As many of my colleagues know, health care is one of my passions, both as a direct service provider in my time as a volunteer EMT, and in making state and local policy. Much of my work has focused on ensuring that people can get the care they need when they need it – whether by providing that care myself in an ambulance or ensuring that our regional hospital is equipped to provide it. This work is vital for any community, but it’s not the last word in keeping a community healthy. In fact, many public health experts attribute only a small portion of health outcomes to the medical care people receive. A much larger share of overall health is due to factors that most people may not immediately associate with health care – the social determinants of health that shape our physical environments, mold our formative childhood experiences, and undergird our choices about nutrition, physical activity, and education.
In some ways, taking such a broad view of community health can be overwhelming: if nearly every aspect of life influences health, where do we begin to improve health outcomes in our counties, especially when there are such stark disparities in length and quality of life between – and within – localities? The good news, from my perspective, is that while some broad social factors, such as global economic trends, are out of localities’ control, many aspects of community health can be shaped at the local level to give residents of our counties the best possible chance to thrive.
Virginia counties are rising to this challenge. In highlighting case studies of successful programs each month, I was continually encouraged to see the ingenuity and energy counties are deploying in the service of improving health outcomes. A common thread among many successful projects was the cultivation of partnerships among community leaders, whether by bringing private-sector sponsorships to a program, or working hand-in-hand with institutions of higher education, community foundations, or other government entities.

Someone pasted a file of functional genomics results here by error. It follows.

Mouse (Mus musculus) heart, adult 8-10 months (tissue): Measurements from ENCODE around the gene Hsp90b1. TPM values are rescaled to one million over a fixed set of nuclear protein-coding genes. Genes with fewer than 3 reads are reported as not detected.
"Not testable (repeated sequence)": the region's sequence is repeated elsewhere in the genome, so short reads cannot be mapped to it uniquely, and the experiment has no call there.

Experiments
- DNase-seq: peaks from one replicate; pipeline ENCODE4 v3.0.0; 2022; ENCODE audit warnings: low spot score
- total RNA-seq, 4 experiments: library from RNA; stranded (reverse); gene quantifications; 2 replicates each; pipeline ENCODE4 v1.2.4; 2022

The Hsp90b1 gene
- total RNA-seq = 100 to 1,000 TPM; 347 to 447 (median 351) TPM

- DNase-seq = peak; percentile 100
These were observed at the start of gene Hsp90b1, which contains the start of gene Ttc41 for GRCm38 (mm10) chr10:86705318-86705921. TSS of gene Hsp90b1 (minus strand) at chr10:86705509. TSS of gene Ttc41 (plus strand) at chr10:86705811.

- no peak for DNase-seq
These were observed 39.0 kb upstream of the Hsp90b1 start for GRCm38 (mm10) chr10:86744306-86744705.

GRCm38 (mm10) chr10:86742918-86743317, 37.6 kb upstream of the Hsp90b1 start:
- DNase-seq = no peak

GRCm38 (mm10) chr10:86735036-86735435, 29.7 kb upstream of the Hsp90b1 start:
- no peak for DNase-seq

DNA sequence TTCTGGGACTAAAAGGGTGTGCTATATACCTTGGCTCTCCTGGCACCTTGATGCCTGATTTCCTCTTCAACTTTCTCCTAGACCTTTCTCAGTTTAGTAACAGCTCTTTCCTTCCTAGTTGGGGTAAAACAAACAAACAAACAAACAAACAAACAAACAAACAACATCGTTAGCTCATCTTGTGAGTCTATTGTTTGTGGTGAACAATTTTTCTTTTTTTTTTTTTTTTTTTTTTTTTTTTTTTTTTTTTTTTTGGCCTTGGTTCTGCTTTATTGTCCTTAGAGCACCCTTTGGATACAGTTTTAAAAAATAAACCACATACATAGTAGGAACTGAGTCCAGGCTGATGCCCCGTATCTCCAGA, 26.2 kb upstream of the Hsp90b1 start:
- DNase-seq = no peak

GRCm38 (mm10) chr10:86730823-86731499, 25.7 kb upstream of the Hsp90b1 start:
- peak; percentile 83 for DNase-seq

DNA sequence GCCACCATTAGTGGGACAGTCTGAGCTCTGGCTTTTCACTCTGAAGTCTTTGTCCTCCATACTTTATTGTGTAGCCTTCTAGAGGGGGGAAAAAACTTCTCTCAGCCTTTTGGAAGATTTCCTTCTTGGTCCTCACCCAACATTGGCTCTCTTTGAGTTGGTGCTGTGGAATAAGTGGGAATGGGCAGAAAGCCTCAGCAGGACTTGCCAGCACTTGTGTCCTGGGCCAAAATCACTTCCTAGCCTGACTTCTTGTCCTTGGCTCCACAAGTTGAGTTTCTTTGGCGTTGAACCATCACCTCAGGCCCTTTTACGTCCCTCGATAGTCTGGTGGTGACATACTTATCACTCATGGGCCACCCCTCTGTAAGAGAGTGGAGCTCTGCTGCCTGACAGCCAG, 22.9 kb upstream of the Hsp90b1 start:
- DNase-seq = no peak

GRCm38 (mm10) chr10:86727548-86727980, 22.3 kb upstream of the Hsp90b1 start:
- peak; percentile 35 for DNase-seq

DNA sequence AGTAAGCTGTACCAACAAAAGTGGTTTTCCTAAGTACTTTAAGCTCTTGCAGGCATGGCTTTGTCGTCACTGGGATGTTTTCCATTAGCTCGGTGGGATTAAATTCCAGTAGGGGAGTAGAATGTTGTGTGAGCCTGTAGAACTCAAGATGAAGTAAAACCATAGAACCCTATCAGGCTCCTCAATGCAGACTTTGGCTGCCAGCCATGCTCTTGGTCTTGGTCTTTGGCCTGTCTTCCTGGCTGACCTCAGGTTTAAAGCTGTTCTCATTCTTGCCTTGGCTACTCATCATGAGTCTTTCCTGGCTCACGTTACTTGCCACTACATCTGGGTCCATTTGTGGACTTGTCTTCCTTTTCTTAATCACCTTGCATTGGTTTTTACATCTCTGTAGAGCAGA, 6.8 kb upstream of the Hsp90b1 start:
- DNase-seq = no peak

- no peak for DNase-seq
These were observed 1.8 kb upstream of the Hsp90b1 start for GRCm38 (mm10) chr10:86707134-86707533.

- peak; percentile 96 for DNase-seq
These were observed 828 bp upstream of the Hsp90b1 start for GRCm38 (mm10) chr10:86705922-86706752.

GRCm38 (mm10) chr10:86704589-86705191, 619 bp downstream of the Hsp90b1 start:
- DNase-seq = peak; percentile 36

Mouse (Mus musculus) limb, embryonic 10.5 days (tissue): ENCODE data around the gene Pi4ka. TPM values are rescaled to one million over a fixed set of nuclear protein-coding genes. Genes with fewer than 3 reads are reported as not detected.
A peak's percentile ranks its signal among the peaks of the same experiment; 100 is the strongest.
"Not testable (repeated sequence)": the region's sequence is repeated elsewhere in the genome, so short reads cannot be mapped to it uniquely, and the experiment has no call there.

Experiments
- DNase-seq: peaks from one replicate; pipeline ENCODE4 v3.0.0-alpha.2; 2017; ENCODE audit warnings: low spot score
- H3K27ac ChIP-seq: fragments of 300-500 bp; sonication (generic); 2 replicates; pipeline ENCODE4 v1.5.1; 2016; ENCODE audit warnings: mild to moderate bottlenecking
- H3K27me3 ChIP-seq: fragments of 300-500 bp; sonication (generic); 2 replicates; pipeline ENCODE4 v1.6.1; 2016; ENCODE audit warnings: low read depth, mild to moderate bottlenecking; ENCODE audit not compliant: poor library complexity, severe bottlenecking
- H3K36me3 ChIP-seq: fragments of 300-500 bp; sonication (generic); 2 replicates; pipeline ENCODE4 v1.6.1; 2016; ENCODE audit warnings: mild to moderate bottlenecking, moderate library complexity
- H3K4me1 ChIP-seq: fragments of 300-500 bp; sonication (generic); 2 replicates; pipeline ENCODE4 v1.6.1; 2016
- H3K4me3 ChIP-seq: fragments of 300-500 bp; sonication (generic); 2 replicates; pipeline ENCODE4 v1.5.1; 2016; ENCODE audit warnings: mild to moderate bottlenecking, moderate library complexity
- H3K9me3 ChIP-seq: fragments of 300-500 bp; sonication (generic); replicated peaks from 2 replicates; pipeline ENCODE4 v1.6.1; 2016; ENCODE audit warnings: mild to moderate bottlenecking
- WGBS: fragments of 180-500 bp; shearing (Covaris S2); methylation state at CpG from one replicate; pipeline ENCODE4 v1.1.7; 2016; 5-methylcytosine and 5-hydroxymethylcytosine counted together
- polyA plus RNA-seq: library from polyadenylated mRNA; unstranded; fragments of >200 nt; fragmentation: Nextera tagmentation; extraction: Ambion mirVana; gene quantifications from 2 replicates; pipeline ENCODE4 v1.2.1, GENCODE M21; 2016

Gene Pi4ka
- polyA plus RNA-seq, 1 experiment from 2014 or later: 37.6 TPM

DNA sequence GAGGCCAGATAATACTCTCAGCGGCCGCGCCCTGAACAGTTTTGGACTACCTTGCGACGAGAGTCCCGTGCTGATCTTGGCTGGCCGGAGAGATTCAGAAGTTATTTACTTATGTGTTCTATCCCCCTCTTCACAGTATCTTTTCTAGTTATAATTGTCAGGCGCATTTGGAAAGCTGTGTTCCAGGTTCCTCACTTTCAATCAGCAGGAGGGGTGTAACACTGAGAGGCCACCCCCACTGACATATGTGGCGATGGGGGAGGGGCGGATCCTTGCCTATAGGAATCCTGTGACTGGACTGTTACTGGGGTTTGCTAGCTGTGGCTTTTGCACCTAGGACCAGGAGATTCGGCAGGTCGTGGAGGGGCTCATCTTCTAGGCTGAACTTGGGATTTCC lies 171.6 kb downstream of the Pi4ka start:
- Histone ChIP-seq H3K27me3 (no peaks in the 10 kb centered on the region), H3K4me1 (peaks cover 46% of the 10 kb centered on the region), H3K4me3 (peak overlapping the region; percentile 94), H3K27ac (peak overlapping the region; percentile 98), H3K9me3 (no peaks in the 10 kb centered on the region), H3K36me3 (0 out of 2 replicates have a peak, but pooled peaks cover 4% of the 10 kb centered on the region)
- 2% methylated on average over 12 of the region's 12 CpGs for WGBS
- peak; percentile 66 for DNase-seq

Pittsylvania County’s multi-year effort to build the first public parks in the history of the County, which won the top overall VACo Achievement Award this year, is one great example. Pittsylvania County set out to improve its performance in the Robert Wood Johnson Foundation’s County Health Rankings by increasing residents’ access to safe places to exercise, and after four years, funding contributions from partners such as two regional hospitals and two electric cooperatives, and a lot of sweat equity, Pittsylvania County now has four beautiful parks that have been embraced by the community. We will be recognizing Pittsylvania County at the annual conference, and Parks and Recreation Director Mark Moore will be speaking at a breakout session with other Achievement Award winners.
I hope some of the case studies in this series of columns have helped to spread some ideas worth borrowing. All of the columns, as well as some helpful links, are available on the Healthy Virginia Counties page at http://www.vaco.org/newsroom/healthy-virginia-counties/, and I hope that page can serve as a resource for you. Although my term as President is concluding, I intend to stay involved in these issues and I hope you will too. Let’s keep this conversation going!